Rose Croix Veritas

Les Bergere d'Arcadie John the Baptist SamHain Line






Above shows a picture of Jean-Luc-Chaumeil holding up what he alleges is Pierre Plantard's confession that Philippe de Cherisey was the author. This was shown in the TV programme 'History of a Mystery. The first anomaly to point out is that the two pieces of paper are clearly different and that the bottom parchment (The Dagobert Parchment) has the word 'Photocopie' clearly written by Pierre Plantard. Shown below:

If this bottom document is a photocopy where is the original?

  1. Philippe de Cherisey NEVER confessed publicly to writing the parchments or as far we know to the writers of 'Holy Blood and the Holy Grail' and the 'The Messianic Legacy'. Although in The Messianic Legacy the authors do say that they had heard that the parchment had been faked, they give a large treatise as to why they think this may not be correct.


    In 1979, when we first met M. Plantard, we were told that both of the ciphered texts were in fact forgeries, concocted in 1956 by the Marquis de Chérisey for a short television programme. We challenged this assertion. The staggering effort required to devise the ciphers seemed inappropriate, indeed ridiculous, for such a purpose. M. Plantard conceded that the forgeries were based very closely on the originals. In other words, they had not been ‘concocted’ by M. Chérisey at all. They had been copied, and M. Chérisey had made only a few additions. When these additions were deleted, what remained were the original texts found by Saunière. But if these two biblical texts were authentic, and if there were three other parchments — two genealogies and the Hautpoul ‘testament’ — that made a total of five. Five separate documents. Whereas Saunière was alleged to have discovered only four. A second, and even more urgent, question was what had become of the parchments. According to one account, they were said to have been ‘purchased by fraud’ and found their way into the hands of the League of Antiquarian Booksellers — or, at any rate, certain individuals, generally identified as ‘Roland Stansmore’ and ‘Sir Thomas Frazer’, posing as representatives of the League of Antiquarian Booksellers. According to another account, they had been plundered from the library of an ecclesiastic in Paris, the Abbé Emile Hoffet,shortly after his death in 1946. They were then said to have found their way into the archives of the Knights of Malta. In our early meetings with him, M. Plantard had confirmed a statement that occurred in a number of specifically Prieuré de Sion sources — that the documents as of then (1979) were in a safe deposit vault of Lloyds International in London. But M. Plantard did not elaborate on how they got there. Finally, in another mysterious addition inserted into Jania Macgillivray’s doctored article, the parchments were said to have been removed from their London depository and placed in a safe deposit box in a Parisian bank, located at 4 Place de Mexico. If this was true, the parchments, as of the latter part of 1979, were back in France. But there was no indication of who had transferred them or why, who had access to them, who had been responsible for the shadowy transactions associated with them.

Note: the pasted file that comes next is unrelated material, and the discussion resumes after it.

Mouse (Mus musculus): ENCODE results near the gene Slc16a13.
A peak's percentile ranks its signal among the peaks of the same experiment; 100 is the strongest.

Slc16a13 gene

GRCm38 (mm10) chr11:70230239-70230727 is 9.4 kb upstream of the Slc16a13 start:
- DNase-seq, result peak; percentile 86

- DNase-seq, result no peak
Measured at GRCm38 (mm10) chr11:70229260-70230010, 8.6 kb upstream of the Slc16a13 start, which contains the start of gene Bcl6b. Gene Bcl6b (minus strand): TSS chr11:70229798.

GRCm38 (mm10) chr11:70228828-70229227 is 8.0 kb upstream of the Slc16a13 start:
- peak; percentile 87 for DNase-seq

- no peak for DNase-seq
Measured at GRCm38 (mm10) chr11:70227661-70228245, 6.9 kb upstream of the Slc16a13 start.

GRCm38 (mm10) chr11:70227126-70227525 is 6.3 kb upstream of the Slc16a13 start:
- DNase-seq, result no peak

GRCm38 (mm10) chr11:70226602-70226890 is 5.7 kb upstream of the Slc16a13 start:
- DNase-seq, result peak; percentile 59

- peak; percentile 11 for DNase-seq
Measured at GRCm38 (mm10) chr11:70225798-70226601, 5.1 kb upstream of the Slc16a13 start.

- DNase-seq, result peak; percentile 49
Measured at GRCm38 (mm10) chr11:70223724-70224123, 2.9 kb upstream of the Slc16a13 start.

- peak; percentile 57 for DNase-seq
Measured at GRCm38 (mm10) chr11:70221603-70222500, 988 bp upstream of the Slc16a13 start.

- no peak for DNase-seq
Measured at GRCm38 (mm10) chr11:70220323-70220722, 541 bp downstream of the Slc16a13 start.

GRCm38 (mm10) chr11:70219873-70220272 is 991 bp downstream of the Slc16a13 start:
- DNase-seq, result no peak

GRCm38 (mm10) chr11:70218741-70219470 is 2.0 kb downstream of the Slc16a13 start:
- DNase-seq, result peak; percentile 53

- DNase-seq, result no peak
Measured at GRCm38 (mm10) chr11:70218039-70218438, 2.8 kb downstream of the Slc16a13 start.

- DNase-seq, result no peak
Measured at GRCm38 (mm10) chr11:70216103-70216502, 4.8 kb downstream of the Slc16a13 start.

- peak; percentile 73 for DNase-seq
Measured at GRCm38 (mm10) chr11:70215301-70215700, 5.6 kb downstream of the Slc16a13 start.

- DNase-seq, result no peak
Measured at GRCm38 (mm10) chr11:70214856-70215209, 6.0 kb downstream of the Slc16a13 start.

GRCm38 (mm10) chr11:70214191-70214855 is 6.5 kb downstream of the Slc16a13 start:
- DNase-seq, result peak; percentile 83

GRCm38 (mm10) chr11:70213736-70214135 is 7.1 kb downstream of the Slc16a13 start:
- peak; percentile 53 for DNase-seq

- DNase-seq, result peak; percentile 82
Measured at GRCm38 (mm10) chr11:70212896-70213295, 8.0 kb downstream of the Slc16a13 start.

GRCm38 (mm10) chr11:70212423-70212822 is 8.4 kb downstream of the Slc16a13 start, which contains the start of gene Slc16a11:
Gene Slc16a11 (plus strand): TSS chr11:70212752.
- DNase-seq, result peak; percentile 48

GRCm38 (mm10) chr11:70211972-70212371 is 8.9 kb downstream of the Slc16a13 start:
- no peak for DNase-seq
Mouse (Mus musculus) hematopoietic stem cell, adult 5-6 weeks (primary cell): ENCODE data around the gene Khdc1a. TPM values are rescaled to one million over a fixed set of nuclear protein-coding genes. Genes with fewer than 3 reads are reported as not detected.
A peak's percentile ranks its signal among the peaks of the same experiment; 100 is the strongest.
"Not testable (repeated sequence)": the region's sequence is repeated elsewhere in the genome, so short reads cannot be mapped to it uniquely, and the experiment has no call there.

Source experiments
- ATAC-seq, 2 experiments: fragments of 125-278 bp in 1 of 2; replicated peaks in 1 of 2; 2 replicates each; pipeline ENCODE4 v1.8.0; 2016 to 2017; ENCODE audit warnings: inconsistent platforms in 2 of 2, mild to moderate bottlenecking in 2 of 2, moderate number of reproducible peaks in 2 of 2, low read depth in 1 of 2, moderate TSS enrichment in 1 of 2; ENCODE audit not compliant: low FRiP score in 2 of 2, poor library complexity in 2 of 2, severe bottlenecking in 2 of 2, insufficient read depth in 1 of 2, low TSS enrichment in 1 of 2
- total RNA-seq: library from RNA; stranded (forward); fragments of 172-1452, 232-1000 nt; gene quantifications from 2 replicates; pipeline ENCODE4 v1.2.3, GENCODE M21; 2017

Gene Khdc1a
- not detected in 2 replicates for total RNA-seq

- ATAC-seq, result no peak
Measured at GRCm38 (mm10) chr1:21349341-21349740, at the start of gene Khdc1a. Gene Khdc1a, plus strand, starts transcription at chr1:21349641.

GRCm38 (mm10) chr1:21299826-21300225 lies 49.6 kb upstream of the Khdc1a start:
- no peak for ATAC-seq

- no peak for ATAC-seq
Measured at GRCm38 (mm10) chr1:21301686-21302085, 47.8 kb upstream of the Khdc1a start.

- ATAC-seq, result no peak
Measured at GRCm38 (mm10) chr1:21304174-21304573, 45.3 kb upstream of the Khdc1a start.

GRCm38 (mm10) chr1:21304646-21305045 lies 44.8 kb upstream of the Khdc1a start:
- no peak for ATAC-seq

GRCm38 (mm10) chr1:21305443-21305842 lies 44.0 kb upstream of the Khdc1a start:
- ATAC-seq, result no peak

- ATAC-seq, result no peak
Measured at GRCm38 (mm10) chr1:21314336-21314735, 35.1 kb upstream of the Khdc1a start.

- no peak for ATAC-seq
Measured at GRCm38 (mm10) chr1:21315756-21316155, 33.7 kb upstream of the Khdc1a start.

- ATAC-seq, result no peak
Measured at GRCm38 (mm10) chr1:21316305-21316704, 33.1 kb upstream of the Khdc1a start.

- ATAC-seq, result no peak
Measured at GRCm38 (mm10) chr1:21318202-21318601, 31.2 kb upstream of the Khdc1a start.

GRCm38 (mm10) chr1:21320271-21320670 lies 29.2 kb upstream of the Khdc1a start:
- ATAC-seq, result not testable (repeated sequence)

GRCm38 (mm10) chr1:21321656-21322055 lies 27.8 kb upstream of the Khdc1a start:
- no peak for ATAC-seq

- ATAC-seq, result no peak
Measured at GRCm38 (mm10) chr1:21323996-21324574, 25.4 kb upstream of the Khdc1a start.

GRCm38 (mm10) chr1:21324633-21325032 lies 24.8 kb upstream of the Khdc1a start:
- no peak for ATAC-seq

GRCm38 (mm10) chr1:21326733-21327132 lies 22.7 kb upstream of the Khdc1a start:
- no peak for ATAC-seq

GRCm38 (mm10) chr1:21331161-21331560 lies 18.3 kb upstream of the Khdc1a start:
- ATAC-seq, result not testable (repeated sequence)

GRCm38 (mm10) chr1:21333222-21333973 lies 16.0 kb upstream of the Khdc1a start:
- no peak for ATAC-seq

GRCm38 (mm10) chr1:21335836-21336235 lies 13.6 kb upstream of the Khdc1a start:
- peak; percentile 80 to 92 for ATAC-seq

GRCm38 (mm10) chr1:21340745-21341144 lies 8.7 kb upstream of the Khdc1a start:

4 Place de Mexico

    Parchments allegedly deposited here
    4 Place de Mexico (picture is my insert)

    The Notarised Documents During our meeting with him on 17 May 1983, M. Plantard elaborated on two of the paramount questions pertaining to Saunière’s parchments — and, in characteristic fashion, thereby created further mystification. The documents found by Saunière, he said, were indeed only four in number. Three of them were those to which various references had repeatedly alluded – a genealogy dating from 1244 bearing the seal of Blanche de Castille, an Hautpoul genealogy dating from 1644 and the Hautpoul ‘testament’ dating from 1695. The fourth parchment, he said, was the original on the basis of which the Marquis de Chérisey had devised a modified version. According to M. Plantard, there was one coded message on each side of the page. In some way, apparently, the two texts interacted with each other – if, for example, they were held up to the light and viewed, as it were, in superimposition. Indeed, it was suggested that M. Chérisey’s chief ‘modification’ had simply been to reproduce the two sides of the same pages as separate pages, and not to the original scale. This, of course, immediately resurrected a question with which we had occasionally toyed in the past. Could the other three parchments found by Saunière have been important not because of what they said, but because of something else – something about the actual physical sheets on which they were inscribed? What might be on the reverse, for example? A genealogy of the Hautpoul family, even to people familiar with them and their proprietorship of Rennes-le-Château, would hardly seem to warrant all the fuss it had apparently engendered. But what if there were something else on the reverse of the parchment? There is certainly documented evidence about the 1644 Hautpoul genealogy which suggests that it was indeed significant. It is known to have been registered on 23 November 1644, by a man named Captier, notary of the town of Esperaza, not far from Rennes-le-Château. After disappearing for a time, it was found again by Jean-Baptiste Siau, notary of Esperaza, in 1780. For reasons unspecified, he deemed it so important that he refused to return it to the Hautpoul family. He declared it to be a document of ‘great consequence’, which he would not let out of his hands. He offered to travel with it and show it personally to any official authorised to see it, but insisted on returning it afterwards to his strong room. On occasion, the phrase ‘state secret’ has occurred in relation to this document. Some time after 1780, it again disappeared. Or, more likely, the eruption of the French Revolution dictated that it be concealed. There is evidence that subsequent members of the Hautpoul family were aware of its existence and tried to locate it, but they do not appear to have succeeded. M. Plantard refused to comment on either of the Hautpoul parchments, or on the 1244 genealogy bearing the seal of Blanche de Castille. He simply asserted that the fourth parchment found by Saunière consisted of the two coded biblical texts, one on each side of the page. But then, with neither preamble nor warning, he suddenly pulled from his briefcase and placed on the table in front of us two impressively beribboned and be-sealed documents. The text, as we read it, seemed abruptly to lift the whole question of the parchments out of the realm of hypothesis and speculation, and to anchor it in very concrete, very specifically British, territory. The documents M. Plantard showed us, and of which he provided us with photographs, were two officially notarised statements. The first, dated 5 October 1955, was a request to the French Consulate in London, asking authorisation for the export of three parchments — a genealogy dated 1244 bearing the seal of Blanche de Castille, a genealogy dated 1644 for Francois-Pierre d’Hautpoul and the 1695 ‘testament’ of Henri d’Hautpoul. The text began: